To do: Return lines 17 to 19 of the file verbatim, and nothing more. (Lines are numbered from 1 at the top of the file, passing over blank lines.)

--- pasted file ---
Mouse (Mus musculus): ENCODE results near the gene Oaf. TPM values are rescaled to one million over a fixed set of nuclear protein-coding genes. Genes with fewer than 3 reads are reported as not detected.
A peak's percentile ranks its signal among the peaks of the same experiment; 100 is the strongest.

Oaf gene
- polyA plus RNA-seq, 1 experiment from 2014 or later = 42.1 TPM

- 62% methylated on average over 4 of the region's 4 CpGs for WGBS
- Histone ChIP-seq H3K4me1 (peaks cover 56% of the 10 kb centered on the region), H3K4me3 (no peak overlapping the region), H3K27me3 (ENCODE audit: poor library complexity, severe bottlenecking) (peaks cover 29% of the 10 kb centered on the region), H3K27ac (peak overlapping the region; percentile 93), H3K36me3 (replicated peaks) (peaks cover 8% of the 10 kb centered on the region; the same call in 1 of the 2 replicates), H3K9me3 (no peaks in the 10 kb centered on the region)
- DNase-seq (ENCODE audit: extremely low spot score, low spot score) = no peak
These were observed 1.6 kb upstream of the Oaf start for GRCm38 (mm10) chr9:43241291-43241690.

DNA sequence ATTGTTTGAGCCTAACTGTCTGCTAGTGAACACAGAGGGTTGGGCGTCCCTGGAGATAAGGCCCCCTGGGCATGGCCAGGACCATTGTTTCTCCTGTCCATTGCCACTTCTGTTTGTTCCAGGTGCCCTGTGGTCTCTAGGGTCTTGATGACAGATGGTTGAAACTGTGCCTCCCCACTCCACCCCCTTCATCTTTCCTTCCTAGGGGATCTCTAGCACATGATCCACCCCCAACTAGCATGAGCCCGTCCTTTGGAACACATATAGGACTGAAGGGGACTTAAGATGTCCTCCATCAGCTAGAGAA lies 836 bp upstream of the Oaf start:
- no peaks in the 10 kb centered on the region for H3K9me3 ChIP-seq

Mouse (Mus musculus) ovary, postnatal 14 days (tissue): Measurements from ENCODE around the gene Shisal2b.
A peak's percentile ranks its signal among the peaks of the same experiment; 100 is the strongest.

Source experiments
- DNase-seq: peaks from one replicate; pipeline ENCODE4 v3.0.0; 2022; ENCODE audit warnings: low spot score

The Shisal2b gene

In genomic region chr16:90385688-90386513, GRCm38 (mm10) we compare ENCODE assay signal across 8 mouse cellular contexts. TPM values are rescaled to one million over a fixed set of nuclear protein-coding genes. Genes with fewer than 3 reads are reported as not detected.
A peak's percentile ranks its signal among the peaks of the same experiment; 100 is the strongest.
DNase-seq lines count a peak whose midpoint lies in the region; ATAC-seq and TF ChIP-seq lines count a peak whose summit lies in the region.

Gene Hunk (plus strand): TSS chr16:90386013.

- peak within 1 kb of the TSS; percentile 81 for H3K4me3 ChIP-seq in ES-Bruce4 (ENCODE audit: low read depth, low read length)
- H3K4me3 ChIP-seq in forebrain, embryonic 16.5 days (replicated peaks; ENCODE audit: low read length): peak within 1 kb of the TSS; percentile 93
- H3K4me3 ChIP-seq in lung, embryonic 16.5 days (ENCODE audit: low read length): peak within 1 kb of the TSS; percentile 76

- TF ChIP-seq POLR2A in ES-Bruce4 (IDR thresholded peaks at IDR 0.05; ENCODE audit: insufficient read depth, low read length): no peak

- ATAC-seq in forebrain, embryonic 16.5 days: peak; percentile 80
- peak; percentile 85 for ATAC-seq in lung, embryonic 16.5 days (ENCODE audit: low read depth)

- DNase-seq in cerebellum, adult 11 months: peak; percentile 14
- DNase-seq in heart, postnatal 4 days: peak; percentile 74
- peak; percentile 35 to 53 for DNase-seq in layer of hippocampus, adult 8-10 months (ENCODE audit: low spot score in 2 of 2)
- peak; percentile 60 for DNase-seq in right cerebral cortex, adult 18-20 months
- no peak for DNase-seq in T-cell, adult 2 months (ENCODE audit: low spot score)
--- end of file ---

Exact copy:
A peak's percentile ranks its signal among the peaks of the same experiment; 100 is the strongest.
DNase-seq lines count a peak whose midpoint lies in the region; ATAC-seq and TF ChIP-seq lines count a peak whose summit lies in the region.

Gene Hunk (plus strand): TSS chr16:90386013.